A MASH-UP OF ancient storytelling techniques with crude humour and cartoonish action, Chilahaebolae is a curious new work featuring a mix of students and professionals that plummets into the annuls of colonialism through allegory and offers a sinister edge into the price that one pays for creature comforts. It’s a tale of a tail cast in the life of jackal and a dog, powered into life with a dynamic choreographing of sound and energy on the part of its chorus, played by the whole cast.
Nourished with layers of personification, the animals in this work are neither beast nor human, but something between the two, and while the humour ranges from utter physical slapstick to some frisky sleight of hand wit, generally, the work is too lacking in nuance to fly. It is also so replete with slo-mo violence, that you feel your jaw begin to yawn of its own volition at yet another sjambok smacking the recalcitrant jackal in the balls: the work is about 20 minutes too long and there are a lot of repeated refrains which compromise rather than strengthen the story at hand.
We meet Phokobje, a wild jackal (Paul Noko), with his twisted loyalties selfishly in place. His mate Mpja (Sibusiso Mkhize) is a dog who bears a different kind of brunt and learns early on about the price one pays for an easy meal and a good place to sleep. Featuring a very feisty cat interpreted by Zimkhitha Mothlabeng, Chilahaebolae is a fantasy world that showcases the one-dimensional role of the butcher, the fashion designer and the circus master in a narrative seething with colonialist values that is as bloodthirsty as it demonstrates a naked thirst for money.
Unequivocally the highlight of this work is the manner in which the cast is woven around the story. Making animal sounds, and serving as features in the set – from fixed poles onto which a chain can be attached, to a tap dispensing water, an electric wall and diverse creatures of the night, the cast of ten becomes interchangeably a beast with its own internal complexities and you find yourself forced to pull your attention from them and back to the main scenario at hand.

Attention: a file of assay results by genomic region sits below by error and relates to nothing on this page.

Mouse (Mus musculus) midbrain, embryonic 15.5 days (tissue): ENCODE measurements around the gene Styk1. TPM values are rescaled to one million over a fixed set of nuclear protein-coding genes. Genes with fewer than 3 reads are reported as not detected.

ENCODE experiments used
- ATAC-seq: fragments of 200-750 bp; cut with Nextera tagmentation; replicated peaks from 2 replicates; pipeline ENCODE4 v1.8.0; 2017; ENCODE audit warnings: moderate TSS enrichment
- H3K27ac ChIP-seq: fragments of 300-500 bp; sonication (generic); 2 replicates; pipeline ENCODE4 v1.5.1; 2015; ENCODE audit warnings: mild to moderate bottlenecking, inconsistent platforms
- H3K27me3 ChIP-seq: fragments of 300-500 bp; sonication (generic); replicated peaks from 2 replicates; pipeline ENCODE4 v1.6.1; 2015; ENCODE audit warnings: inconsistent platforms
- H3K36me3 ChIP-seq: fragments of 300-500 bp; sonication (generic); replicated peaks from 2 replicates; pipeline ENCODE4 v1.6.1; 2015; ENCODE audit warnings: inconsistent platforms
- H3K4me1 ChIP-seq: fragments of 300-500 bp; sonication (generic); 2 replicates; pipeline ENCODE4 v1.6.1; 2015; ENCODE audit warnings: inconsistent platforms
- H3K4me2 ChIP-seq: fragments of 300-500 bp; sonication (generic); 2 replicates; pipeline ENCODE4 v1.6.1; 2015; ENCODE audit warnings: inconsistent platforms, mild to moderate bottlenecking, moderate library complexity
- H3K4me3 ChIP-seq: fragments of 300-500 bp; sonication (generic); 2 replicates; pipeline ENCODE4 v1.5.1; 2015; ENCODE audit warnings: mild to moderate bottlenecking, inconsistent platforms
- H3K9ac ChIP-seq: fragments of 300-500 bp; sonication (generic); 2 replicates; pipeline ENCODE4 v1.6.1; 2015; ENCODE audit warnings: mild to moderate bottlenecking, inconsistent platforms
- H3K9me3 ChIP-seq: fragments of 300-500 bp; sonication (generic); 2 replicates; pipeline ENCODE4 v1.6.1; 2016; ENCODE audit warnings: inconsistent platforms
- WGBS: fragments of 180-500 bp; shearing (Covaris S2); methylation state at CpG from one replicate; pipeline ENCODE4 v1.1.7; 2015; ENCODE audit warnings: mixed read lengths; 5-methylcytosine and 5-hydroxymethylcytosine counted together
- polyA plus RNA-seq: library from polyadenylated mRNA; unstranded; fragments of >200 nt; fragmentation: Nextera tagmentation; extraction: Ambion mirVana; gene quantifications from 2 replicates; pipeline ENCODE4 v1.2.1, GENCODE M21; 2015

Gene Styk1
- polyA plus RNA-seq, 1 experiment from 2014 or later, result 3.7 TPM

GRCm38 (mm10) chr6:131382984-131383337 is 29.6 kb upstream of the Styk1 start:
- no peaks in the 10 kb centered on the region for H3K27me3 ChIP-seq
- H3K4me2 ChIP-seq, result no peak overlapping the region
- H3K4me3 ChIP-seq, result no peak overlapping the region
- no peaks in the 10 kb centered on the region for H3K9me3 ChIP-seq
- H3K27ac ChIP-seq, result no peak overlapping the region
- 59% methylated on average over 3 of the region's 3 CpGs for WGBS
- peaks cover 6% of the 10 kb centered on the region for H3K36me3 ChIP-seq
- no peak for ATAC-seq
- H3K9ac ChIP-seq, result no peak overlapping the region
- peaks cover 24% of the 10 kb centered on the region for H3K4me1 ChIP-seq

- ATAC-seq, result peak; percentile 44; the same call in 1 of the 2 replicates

The downside of this play is its utter lack of subtlety. Skirting around issues of sinister intent, death, murder and horror, the work is a very shouty one and rather than grabbing audience attention by the scruff of its neck, it tends to degenerate into a volume contest, which does become a bit of an assault, given the limited space of the theatre. You find yourself grabbed by the ears, and not in a good way. This is a pity: the basic premises of this work bring it to the periphery of narratives of the ilk of George Orwell’s Animal Farm or Aesop’s fables, but the articulation leaves it just there.
- Chilahaebolae is written and directed by Kgafela oa Magogodi assisted by Obett Motaung. It features design by Quinton Manning (choreography), Thando Msibi (costumes) and Ntokozo Ndlovu (set) and is performed by Siphosam Kamwendo, Joel Leonard, Abongile Matyutyu, Sibusiso Mkhize, Zipho Mokoena, Zimkhitha Mothlabeng, Nakesa Ndou, Paul Noko, Nolitha Radebe and Shane Veeran. It represents a collaboration between Wits Theatre, Wits School of the Arts and the Market Theatre and it performs at the Barney Simon Theatre, Market Theatre complex in Newtown until May 28. Visit markettheatre.co.za or call 011 832 1641.
Categories: Review, Robyn Sassen, Student Theatre, Theatre, Uncategorized
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